On the central portion of the Menat necklace displayed above, the two ladies flank a statue of Sekhmet, who is being propitiated by the pharaoh in a temple ceremony. The placement of them alongside her in the temple of the lioness goddess, demonstrates the authority with which she always was associated, and the importance of an association with the two ladies.

Nebty name[edit]

Alabaster vase inscribed with the Nebty-name of Semerkhet, earliest known pharaoh to use this name.
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The nebty name, literally meaning, "two ladies", is one of the titles of an Egyptian pharaoh, following the standard naming convention used by the Ancient Egyptians. The name was associated with the patron goddesses of Upper and Lower Egypt:

  • Nekhbet, patron deity of Upper Egypt, was represented by as a griffon vulture, and
  • Wadjet, patron deity of Lower Egypt, was represented as an Egyptian cobra.

The first time the nebty name is used definitively,[3] is approximately 2920 BC by the First Dynasty pharaoh, Semerkhet, although the name only became a fully independent title by the Twelfth Dynasty which began in 1991 BC.

Typically, this name is not framed by a cartouche or serekh, but always begins with the hieroglyphs of a vulture and a cobra, each resting upon a basket, symbolizing the dual noun "nebty". The rest of the title varies with each pharaoh, and would have been read, [s/he] of the Two Ladies, followed by the meaning of the rest of the title. Translation of the nebty name for a pharaoh often is abbreviated, omitting the phrase above that begins each nebty name, making full understanding of the title difficult.

Anthropomorphic Ptolemaic representation[edit]

The Two Ladies, Wadjet (left) and Nekhbet (right) crown a Ptolemaic pharaoh of unified Egypt with the new crown made by combining their respective former crowns - Temple of Horus, Edfu

In the relief to the right the two goddesses are shown crowning a Ptolemaic pharaoh with the double crown derived from the combination of their separate crowns. The Two Ladies are represented as women, in the same way as some other Ancient Egyptian goddesses. This relief is on the Temple of Horus at Edfu. It is a temple that was built on top of the ruins of an early temple during the Ptolemaic Dynasty between 237 BC to 57 BC—into the reign of Cleopatra VII, who was the last ruling pharaoh before Egypt was absorbed into the Roman Empire.

The headdresses of the goddesses in the relief display imagery that is inconsistent with early traditions in that the vulture would not have related to both.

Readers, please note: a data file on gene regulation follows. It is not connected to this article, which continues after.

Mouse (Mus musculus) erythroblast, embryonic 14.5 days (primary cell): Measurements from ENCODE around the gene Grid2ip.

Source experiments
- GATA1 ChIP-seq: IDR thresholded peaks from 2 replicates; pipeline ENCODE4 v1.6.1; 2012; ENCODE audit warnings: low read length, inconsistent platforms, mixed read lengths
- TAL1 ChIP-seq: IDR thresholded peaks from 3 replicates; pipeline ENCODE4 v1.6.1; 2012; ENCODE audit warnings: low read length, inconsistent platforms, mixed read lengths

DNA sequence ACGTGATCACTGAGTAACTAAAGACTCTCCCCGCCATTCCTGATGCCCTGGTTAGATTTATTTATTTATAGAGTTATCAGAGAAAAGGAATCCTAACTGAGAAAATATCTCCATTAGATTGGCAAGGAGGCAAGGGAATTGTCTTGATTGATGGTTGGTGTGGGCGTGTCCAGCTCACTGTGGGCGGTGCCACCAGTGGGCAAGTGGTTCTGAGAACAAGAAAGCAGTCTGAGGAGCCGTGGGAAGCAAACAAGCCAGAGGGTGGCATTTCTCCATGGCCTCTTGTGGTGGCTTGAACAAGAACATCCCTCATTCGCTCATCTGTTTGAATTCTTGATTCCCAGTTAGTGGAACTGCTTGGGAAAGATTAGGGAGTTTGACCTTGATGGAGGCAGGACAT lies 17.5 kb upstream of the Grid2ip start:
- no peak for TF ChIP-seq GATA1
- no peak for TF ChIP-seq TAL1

These Greek rulers embraced the Ancient Egyptian traditions, albeit with their own differing interpretations and styles and, at times introducing concepts that the Ancient Egyptians would not have represented, that were based upon parallels made to their Greek traditions and concepts. Greek and Roman religious beliefs were significantly less zoomorphic than Ancient Egyptians. In indigenous Egyptian traditions, these goddesses might have been portrayed as women with the heads of the respective animals more typically representing the deities.

Notes[edit]

  1. ^ Toby A. H. Wilkinson, Early Dynastic Egypt, Routledge 1999, p. 292
  2. ^ Urk. IV 1665-66
  3. ^ Digitalegypt.ucl.ac.uk

References[edit]

  • Allen, James P. (1999). Middle Egyptian: An Introduction to the Language and Culture of Hieroglyphs. New York: Cambridge University Press. ISBN 0-521-77483-7. 
  • Dodson, Aidan Mark, and Dyan Hilton (2004). The Complete Royal Families of Ancient Egypt. Cairo, London, and New York: The American University in Cairo Press and Thames and Hudson. ISBN 977-424-878-3. 
  • Gardiner, Alan Henderson (1957). Egyptian Grammar; Being an Introduction to the Study of Hieroglyphs (3rd ed.). Oxford: Griffith Institute. 
  • Quirke, Stephen G. J. (1990). Who Were the Pharaohs? A History of Their Names with a List of Cartouches. London: British Museum Publications Limited. 
  • Schneider, Thomas (1993). "Zur Etymologie der Bezeichnung ‘König von Ober- und Unterägypten’". Zeitschrift für ägyptische Sprache und Altertumskunde 120: 166–181. 
  • von Beckerath, Jürgen (1999). Handbuch der ägyptischen Königsnamen (2nd ed.). Mainz am Rhein: Verlag Philipp von Zabern.